Som the final result is not fantastic at all...
June 20, 2015 at 5:25PM
...and then you're five minutes over your runtime and the producer forces you to cut out all the dramatic pauses and nuances you've put in and it plays like it's in fast forward.
June 22, 2015 at 3:08PM
I feel like having a more compelling interview to work with, would have shown how effective this style really is. I still think it did add a bit more of a punch, but the B-Roll, the Music, and the Pacing all kind of worked together in that aspect. I just wish the B-Roll would have shown the Drama / or his emotions of pausing after getting the shot to appreciate it all (I feel like the shot that was shown to show this felt a bit rushed) However, I live off the show don't tell, no exposition (I'm a writer) philosophy. Also the beard scratch threw me out of the moment, on every cut.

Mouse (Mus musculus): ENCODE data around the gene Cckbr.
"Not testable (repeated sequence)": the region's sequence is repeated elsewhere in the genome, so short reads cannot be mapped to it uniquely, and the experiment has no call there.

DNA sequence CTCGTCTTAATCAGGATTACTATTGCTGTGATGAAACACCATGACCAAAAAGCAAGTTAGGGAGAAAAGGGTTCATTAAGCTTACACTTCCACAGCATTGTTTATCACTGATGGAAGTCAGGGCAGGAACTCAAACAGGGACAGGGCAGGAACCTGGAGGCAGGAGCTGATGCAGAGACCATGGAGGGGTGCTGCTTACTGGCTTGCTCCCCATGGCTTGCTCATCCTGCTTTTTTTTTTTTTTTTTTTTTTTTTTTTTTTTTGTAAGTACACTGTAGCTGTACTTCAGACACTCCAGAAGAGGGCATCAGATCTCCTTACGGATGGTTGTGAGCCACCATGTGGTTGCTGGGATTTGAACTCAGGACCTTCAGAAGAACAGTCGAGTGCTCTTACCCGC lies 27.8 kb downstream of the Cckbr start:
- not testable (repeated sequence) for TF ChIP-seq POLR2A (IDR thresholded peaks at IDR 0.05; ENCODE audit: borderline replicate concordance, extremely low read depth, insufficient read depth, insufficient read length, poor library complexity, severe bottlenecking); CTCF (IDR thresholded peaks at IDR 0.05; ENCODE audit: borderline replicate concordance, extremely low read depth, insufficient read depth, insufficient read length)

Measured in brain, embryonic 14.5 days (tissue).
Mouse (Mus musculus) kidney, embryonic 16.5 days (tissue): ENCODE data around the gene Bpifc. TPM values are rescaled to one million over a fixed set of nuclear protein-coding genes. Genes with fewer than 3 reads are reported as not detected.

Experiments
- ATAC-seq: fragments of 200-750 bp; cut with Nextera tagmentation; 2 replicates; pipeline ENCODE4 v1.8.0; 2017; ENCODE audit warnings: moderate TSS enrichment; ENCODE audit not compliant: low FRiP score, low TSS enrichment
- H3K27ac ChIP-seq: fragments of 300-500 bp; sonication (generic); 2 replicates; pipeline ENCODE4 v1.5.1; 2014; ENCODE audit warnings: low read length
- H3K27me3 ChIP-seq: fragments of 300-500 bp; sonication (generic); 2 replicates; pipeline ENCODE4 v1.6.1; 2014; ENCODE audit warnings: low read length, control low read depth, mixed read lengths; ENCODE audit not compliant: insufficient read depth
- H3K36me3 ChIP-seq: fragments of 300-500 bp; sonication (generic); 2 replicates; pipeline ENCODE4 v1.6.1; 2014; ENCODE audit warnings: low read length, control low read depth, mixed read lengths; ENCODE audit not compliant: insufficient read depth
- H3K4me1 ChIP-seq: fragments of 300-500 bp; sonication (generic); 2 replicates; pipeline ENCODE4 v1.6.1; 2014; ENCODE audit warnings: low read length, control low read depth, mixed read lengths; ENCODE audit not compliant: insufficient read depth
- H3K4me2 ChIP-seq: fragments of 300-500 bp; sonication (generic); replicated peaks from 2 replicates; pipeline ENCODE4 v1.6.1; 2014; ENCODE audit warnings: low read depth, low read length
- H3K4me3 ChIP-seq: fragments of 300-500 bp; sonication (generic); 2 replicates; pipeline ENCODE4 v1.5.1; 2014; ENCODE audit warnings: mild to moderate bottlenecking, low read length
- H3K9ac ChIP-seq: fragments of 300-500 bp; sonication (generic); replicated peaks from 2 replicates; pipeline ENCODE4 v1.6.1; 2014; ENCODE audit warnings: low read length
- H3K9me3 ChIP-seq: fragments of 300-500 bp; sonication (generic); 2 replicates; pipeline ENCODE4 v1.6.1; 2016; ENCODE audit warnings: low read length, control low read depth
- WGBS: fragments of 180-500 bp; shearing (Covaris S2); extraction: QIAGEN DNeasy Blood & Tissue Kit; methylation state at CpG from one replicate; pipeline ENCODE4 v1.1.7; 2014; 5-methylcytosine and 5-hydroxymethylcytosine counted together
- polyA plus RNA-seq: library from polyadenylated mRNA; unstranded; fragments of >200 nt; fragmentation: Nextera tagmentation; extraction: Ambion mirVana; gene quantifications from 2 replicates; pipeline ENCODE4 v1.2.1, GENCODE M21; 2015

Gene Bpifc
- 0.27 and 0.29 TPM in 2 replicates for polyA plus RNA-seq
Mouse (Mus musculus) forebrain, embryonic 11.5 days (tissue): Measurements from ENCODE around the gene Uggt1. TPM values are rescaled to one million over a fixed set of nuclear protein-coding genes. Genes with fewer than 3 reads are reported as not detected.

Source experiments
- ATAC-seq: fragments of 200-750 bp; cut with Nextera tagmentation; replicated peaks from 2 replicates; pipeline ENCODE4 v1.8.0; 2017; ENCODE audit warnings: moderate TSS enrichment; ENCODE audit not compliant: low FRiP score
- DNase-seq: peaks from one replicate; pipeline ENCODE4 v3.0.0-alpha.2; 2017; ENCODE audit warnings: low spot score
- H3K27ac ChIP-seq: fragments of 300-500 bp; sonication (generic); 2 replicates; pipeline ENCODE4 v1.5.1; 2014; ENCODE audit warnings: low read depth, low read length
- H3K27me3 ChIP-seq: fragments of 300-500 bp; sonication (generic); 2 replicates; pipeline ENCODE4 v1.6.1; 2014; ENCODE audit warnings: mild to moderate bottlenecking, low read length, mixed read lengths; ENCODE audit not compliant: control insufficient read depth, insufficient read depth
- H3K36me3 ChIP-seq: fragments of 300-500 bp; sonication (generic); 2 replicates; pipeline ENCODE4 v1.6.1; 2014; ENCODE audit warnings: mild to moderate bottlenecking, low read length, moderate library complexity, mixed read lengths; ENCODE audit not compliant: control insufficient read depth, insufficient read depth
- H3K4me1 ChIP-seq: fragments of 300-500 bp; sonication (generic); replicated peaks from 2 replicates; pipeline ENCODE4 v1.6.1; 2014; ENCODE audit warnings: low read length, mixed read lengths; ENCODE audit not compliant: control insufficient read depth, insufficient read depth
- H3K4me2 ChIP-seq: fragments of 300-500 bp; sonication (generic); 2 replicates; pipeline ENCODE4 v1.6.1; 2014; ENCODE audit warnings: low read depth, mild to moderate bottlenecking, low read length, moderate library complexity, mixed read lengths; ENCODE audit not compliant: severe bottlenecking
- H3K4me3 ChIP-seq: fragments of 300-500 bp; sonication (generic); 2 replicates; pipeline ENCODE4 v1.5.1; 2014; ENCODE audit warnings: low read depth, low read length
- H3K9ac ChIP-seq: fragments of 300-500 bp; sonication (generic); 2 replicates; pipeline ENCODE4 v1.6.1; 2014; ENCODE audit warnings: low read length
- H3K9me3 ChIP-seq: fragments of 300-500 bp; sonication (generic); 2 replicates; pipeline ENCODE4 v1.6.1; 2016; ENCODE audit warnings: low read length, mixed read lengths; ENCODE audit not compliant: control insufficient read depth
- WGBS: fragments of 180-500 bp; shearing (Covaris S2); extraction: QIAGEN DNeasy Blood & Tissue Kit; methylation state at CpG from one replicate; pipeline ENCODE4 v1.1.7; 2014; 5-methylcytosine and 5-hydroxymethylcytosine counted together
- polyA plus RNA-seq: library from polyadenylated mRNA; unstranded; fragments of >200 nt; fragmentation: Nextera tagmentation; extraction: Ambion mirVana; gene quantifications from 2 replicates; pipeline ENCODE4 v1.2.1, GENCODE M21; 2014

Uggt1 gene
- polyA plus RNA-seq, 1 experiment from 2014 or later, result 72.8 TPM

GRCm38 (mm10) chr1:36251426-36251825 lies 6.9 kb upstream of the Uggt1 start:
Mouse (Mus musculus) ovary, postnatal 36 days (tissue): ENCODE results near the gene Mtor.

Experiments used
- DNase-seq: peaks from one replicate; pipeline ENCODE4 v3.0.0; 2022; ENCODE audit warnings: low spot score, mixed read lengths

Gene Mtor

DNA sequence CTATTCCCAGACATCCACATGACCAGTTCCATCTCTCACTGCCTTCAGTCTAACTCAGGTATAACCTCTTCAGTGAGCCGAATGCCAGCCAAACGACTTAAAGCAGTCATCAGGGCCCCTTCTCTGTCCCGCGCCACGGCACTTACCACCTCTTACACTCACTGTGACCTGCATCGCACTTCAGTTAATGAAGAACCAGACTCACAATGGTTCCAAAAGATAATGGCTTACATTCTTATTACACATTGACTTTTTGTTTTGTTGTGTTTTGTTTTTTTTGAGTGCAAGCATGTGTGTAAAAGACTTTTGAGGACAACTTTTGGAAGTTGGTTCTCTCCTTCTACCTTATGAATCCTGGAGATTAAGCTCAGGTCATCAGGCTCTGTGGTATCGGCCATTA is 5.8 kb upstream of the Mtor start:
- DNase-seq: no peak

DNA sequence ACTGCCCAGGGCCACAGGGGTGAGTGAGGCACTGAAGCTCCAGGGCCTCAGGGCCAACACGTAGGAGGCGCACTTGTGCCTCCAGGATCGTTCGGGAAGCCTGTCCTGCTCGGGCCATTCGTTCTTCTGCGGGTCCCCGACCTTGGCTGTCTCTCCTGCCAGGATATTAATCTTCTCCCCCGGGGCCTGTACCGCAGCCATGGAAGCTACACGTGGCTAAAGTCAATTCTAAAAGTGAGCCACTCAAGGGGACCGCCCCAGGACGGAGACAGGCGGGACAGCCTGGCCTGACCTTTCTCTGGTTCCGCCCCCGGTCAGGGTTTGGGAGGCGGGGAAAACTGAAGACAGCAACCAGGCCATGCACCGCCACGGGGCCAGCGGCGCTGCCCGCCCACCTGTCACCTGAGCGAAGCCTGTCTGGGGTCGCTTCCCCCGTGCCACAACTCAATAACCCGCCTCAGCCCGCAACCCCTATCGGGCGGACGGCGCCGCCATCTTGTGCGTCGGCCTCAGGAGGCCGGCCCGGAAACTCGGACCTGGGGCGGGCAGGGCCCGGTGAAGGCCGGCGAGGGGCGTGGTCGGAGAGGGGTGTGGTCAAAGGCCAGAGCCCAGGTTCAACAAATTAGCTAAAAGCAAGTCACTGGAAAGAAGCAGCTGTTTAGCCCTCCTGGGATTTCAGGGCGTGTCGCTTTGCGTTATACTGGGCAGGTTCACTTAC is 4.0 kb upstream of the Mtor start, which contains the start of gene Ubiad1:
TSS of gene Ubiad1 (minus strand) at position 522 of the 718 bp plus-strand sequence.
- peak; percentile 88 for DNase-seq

June 23, 2015 at 1:10AM
To me the point was taking a pretty boring and jittery and hard to watch interview and turning it into something a bit inspiring and interesting. I think he brought out what the photographer felt but couldn't convey in the original footage.
June 26, 2015 at 11:03AM
A lot of good info here. Makes me want to re-edit stuff I've already done to see if these principals would make it better. Seems like I could spend many weeks on this, maybe trying to spice up really boring interviews from youtube. The editor really did seem to create a silk purse from a sow's ear of the original footage on this tutorial. Makes me wonder how much of this goes into political advertisements and star bio puff pieces. I'll be looking for evidence of these techniques in what I watch. Thanks for posting.
June 26, 2015 at 10:59AM
I watched this video some days ago, and I think I will re-watch it and make some notes. Yeah, the voice may sound a little cheesy but I think it can be corrected. This technique is really interesting and I think I will try it out in some future proyect. It really ads some "suspense" and importance to the words of the protagonist. Thanks for sharing this!
July 8, 2015 at 1:31PM, Edited July 8, 1:31PM